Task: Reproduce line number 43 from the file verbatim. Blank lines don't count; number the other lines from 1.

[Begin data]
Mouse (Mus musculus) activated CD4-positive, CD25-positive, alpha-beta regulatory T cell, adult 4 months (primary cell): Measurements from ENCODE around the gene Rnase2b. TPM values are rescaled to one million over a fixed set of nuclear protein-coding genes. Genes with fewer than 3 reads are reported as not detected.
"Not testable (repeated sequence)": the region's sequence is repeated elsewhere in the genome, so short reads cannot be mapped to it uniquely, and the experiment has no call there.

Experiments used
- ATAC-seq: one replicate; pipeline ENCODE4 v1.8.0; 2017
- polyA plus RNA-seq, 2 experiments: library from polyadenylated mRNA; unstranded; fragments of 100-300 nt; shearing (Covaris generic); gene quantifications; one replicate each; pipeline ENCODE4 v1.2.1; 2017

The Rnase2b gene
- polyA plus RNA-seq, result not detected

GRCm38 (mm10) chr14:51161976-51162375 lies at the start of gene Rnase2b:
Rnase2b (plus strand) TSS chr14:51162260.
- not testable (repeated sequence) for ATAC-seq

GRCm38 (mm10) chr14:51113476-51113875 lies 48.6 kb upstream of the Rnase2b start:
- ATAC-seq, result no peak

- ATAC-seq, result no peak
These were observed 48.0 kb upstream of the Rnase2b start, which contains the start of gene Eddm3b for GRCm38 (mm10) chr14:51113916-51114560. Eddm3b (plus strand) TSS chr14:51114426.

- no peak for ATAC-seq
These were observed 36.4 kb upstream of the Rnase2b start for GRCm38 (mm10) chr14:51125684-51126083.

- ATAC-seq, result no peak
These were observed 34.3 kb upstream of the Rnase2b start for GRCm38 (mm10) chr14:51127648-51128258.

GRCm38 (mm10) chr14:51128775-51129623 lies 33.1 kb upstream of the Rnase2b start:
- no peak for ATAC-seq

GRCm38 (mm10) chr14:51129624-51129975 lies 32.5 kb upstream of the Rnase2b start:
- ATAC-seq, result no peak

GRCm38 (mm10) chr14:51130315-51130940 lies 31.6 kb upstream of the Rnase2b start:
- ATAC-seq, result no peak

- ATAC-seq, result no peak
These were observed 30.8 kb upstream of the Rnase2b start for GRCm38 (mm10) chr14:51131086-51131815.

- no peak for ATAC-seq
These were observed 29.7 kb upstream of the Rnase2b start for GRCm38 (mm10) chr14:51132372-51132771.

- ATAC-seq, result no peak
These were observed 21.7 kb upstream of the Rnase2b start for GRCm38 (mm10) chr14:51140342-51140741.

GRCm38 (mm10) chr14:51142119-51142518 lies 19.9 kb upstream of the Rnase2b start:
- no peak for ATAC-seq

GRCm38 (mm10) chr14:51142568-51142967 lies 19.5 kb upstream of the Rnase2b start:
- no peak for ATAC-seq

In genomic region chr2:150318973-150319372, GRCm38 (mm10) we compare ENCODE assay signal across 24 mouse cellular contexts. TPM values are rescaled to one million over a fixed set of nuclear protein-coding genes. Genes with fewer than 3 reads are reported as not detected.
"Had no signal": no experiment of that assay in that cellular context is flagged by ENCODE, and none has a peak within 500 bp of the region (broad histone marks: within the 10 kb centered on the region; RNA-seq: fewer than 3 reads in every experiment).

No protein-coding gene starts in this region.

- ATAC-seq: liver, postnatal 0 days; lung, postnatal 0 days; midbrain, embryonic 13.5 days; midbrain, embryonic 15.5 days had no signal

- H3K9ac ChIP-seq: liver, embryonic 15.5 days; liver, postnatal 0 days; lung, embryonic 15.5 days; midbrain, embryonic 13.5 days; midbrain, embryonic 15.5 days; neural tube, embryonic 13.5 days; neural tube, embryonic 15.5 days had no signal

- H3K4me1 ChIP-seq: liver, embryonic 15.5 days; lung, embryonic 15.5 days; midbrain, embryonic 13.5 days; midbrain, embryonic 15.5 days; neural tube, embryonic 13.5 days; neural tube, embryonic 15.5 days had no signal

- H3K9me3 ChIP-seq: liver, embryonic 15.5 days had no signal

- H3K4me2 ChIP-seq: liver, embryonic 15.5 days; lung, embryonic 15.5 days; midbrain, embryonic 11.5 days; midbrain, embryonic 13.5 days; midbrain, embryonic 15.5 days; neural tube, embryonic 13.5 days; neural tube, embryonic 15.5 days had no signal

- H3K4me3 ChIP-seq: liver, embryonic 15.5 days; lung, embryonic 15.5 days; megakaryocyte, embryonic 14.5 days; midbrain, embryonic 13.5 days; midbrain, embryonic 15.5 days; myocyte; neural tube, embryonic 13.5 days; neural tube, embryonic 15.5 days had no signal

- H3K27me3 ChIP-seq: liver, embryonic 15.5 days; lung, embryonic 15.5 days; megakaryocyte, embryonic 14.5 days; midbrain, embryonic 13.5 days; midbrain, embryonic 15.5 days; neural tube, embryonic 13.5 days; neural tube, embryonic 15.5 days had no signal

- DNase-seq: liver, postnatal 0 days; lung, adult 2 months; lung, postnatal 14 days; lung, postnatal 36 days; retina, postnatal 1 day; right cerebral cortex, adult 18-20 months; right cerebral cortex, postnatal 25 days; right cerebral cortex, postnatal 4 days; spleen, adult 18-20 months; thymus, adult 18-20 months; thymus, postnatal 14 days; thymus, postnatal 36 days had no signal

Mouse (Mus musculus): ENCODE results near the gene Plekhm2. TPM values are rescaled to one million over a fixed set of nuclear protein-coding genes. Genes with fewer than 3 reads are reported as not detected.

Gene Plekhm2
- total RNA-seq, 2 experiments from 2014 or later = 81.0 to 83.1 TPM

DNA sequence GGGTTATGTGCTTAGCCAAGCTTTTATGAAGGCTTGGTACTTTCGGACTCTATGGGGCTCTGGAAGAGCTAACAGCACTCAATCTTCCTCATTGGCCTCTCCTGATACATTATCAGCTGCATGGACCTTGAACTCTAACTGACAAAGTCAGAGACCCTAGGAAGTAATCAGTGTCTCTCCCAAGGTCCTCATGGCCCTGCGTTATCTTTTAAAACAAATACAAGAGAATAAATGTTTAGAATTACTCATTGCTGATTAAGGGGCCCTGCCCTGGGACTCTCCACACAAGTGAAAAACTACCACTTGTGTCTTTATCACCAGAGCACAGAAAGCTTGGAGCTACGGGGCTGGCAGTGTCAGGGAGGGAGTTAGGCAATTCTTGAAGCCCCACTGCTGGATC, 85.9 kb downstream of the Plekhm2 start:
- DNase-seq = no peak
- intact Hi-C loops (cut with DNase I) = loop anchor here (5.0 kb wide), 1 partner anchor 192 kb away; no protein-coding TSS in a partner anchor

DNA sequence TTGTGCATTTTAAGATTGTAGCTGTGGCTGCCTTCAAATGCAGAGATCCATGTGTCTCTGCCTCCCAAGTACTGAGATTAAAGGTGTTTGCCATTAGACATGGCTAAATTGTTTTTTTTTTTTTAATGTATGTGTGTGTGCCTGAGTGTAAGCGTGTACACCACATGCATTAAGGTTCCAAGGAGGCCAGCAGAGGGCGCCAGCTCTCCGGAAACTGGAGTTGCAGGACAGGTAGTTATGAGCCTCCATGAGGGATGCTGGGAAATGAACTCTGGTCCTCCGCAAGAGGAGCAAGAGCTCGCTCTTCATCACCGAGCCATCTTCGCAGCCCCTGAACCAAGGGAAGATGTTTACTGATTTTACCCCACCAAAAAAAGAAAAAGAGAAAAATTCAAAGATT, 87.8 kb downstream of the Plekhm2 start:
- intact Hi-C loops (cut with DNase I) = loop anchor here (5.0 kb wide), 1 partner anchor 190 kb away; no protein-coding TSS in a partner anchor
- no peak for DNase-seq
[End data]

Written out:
- H3K4me3 ChIP-seq: liver, embryonic 15.5 days; lung, embryonic 15.5 days; megakaryocyte, embryonic 14.5 days; midbrain, embryonic 13.5 days; midbrain, embryonic 15.5 days; myocyte; neural tube, embryonic 13.5 days; neural tube, embryonic 15.5 days had no signal